Exercise as Medicine for the Treatment of Brain Dysfunction: Evidence for Cortical Stroke, Cerebellar Ataxia, and Parkinson’s Disease

in Kinesiology Review
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This review addresses the role of exercise as an intervention for treating neurological disease. It focuses on three major neurological diseases that either present in acute or neurodegenerative forms—Parkinson’s disease, cerebellar ataxia, and cortical stroke. Each of the diseases affects primarily different brain structures, namely the basal ganglia, the cerebellum, and the cerebrum. These structures are all known to be involved in motor control, and the dysfunction of each structure leads to distinct movement deficits. The review summarizes current knowledge on how exercise can aid rehabilitation or therapeutic efforts. In addition, it addresses the role of robotic devices in enhancing available therapies by reviewing how robot-aided therapies may promote the recovery for stroke survivors. It highlights recent scientific evidence in support of exercise as a treatment for brain dysfunction, but also outlines the still open challenges for unequivocally demonstrating the benefits of exercise.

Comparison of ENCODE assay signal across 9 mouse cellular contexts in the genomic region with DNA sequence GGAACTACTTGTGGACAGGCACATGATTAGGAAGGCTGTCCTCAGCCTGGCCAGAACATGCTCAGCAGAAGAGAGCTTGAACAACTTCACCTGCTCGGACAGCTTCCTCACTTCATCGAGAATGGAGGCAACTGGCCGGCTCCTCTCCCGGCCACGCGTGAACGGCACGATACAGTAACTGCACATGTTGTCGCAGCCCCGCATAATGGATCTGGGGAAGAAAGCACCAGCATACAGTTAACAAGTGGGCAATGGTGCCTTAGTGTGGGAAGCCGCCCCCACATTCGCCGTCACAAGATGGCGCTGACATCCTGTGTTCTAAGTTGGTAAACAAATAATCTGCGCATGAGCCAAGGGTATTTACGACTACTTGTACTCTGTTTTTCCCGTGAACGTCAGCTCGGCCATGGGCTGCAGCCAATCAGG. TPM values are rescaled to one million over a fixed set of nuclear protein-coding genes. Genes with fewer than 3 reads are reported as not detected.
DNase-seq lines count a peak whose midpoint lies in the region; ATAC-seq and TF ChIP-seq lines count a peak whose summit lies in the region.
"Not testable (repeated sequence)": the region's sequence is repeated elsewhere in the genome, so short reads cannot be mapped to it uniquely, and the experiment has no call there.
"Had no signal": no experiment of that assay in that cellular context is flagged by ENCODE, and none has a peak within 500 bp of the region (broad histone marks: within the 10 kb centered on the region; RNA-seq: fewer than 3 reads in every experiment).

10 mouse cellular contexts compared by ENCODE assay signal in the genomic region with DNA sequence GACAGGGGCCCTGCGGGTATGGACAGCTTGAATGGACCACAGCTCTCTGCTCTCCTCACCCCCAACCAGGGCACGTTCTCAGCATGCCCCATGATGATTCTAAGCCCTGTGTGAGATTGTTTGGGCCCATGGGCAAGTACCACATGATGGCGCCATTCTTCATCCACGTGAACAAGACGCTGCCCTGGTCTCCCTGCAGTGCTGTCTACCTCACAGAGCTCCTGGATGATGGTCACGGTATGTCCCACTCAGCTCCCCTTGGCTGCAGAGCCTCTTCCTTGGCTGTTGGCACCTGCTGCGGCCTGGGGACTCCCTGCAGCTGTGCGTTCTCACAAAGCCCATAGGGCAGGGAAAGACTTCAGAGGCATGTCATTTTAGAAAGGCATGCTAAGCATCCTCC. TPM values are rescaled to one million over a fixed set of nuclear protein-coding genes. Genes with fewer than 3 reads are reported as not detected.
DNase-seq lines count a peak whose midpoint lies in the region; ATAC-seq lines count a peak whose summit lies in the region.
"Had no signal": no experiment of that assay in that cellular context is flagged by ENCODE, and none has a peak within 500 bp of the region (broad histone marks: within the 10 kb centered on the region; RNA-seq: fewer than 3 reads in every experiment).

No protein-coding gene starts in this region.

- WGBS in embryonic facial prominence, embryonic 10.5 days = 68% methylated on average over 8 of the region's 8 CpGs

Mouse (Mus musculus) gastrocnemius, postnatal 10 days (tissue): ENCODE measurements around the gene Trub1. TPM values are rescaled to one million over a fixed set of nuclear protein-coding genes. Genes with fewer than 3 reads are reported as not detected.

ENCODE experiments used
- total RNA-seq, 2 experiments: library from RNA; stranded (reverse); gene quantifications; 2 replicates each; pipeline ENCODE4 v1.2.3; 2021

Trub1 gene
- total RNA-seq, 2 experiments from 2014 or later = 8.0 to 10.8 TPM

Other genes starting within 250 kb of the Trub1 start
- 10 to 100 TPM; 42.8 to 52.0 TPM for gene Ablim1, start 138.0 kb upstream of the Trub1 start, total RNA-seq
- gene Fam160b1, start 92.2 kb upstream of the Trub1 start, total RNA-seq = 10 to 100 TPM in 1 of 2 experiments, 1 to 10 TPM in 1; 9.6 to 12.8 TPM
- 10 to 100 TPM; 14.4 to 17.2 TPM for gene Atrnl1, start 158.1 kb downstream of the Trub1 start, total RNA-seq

Tseng, Khosravani, Mahnan, and Konczak are with the School of Kinesiology, University of Minnesota, Minneapolis, MN.

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